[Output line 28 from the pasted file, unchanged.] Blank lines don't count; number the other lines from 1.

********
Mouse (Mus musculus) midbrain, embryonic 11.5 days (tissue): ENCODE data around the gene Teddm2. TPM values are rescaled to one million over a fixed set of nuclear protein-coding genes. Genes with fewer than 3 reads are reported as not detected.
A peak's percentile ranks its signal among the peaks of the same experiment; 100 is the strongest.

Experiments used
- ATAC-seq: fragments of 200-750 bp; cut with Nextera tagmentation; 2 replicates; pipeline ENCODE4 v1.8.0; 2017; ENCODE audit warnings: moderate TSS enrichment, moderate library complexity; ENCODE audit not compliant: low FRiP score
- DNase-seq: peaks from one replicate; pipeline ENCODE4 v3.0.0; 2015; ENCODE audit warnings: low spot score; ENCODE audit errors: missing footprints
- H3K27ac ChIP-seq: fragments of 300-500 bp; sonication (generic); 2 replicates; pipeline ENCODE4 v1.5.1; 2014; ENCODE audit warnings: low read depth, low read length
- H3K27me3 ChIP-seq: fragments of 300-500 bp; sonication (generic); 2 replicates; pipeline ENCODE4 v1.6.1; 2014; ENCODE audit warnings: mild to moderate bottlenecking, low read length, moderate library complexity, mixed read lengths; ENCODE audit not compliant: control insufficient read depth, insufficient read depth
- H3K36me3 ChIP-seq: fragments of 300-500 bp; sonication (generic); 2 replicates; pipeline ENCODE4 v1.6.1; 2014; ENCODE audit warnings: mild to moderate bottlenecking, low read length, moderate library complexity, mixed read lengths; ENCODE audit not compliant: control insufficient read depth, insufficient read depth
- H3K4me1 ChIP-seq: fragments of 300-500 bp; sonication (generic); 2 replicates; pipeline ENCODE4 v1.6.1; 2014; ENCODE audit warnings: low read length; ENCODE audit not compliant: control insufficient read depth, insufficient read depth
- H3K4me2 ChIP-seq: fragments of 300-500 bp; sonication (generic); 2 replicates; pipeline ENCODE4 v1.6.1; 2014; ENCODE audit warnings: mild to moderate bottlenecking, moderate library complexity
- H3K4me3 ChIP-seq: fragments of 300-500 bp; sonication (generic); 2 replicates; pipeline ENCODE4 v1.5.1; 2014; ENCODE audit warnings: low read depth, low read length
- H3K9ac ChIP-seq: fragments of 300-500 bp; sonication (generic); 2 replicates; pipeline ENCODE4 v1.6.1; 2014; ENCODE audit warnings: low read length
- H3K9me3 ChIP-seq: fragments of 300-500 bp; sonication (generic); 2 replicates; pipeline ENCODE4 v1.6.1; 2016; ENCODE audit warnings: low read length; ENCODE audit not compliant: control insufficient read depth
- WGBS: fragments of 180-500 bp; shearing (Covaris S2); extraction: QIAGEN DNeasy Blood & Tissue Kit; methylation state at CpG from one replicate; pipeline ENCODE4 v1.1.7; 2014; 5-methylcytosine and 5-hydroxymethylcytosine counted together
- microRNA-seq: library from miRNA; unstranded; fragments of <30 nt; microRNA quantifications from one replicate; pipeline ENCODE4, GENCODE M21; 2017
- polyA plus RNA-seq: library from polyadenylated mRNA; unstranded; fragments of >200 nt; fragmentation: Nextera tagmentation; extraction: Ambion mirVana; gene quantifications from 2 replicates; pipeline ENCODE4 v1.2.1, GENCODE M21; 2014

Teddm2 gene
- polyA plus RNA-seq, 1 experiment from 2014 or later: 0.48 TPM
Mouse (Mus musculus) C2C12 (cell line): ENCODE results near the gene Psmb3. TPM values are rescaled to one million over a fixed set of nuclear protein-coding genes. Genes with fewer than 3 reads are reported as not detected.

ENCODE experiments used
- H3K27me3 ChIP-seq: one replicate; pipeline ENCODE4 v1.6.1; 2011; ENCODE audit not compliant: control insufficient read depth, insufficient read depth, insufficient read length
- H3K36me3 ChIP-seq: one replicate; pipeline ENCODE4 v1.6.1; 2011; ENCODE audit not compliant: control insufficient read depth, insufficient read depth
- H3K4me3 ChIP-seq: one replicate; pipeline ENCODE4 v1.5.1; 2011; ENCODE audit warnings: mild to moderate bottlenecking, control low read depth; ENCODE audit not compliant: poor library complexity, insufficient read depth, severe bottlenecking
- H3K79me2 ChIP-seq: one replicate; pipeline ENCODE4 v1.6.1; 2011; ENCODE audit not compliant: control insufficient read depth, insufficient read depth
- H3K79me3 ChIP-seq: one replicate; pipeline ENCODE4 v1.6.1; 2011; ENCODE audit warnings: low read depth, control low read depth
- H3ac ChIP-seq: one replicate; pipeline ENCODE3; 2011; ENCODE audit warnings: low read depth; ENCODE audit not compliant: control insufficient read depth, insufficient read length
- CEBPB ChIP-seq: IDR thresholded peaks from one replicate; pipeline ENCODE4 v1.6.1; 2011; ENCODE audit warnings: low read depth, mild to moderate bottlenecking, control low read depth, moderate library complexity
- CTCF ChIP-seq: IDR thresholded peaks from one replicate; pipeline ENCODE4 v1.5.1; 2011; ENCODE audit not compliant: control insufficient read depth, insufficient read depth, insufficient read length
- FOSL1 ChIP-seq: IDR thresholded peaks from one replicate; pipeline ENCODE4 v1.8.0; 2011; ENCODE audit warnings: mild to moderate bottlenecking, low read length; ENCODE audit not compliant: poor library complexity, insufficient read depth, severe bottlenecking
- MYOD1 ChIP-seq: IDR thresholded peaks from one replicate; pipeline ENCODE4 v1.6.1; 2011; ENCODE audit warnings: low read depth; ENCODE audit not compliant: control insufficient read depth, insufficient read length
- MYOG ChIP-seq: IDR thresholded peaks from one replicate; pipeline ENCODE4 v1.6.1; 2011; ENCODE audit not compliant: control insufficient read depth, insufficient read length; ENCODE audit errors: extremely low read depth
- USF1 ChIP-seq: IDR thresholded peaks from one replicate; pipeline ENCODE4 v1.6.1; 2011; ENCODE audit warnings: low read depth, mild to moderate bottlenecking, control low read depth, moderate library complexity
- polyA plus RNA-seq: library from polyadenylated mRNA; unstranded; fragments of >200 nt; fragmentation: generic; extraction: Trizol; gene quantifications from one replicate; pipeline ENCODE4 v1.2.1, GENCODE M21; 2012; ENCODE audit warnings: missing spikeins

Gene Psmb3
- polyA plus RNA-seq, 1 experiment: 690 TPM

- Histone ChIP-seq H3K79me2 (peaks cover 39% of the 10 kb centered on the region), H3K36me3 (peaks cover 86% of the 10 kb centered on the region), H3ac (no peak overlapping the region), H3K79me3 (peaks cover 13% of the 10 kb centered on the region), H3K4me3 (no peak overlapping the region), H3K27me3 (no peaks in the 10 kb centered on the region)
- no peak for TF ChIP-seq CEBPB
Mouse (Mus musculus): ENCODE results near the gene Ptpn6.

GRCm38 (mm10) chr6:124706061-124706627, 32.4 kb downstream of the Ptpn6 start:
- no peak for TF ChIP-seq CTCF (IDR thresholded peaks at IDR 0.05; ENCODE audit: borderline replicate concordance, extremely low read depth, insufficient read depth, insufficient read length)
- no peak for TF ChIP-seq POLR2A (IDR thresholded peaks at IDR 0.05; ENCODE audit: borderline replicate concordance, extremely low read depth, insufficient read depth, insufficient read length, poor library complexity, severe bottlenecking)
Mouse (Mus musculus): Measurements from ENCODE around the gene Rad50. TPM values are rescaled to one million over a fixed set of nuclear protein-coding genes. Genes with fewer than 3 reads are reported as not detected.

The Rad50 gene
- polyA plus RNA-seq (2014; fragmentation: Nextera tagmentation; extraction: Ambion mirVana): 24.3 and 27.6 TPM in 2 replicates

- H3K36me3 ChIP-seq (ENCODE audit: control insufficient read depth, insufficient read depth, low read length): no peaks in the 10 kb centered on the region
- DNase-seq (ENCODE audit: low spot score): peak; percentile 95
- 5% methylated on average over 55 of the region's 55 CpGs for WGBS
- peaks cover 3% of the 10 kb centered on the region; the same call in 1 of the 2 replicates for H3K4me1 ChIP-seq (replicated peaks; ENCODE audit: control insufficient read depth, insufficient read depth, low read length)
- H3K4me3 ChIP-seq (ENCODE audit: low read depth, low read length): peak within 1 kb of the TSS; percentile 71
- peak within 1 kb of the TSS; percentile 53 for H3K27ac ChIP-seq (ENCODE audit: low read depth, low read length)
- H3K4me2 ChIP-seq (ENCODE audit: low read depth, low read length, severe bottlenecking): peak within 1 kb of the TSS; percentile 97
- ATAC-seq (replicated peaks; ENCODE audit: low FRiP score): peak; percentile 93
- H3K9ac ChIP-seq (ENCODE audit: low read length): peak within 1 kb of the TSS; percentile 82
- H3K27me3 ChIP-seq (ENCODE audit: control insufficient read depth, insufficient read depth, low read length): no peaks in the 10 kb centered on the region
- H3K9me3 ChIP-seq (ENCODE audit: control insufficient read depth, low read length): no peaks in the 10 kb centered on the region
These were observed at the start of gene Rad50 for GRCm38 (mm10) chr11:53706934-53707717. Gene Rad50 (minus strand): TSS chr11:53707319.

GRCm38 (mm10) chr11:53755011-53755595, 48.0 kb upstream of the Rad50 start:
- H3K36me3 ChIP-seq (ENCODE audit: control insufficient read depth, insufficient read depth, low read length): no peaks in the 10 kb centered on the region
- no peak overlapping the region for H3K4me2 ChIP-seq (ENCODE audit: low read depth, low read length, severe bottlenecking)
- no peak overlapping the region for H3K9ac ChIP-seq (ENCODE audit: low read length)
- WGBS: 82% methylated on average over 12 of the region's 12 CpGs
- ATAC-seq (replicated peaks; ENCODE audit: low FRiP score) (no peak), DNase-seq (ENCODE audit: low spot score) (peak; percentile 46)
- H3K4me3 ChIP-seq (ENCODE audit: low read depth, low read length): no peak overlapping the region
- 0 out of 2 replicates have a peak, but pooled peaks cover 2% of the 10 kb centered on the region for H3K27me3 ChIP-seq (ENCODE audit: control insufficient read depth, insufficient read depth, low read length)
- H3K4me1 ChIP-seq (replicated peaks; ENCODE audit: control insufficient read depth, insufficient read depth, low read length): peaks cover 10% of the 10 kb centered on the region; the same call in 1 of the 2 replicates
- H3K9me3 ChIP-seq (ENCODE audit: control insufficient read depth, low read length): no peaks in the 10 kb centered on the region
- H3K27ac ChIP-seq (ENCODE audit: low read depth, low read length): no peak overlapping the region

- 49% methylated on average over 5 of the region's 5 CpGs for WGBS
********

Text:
- CTCF ChIP-seq: IDR thresholded peaks from one replicate; pipeline ENCODE4 v1.5.1; 2011; ENCODE audit not compliant: control insufficient read depth, insufficient read depth, insufficient read length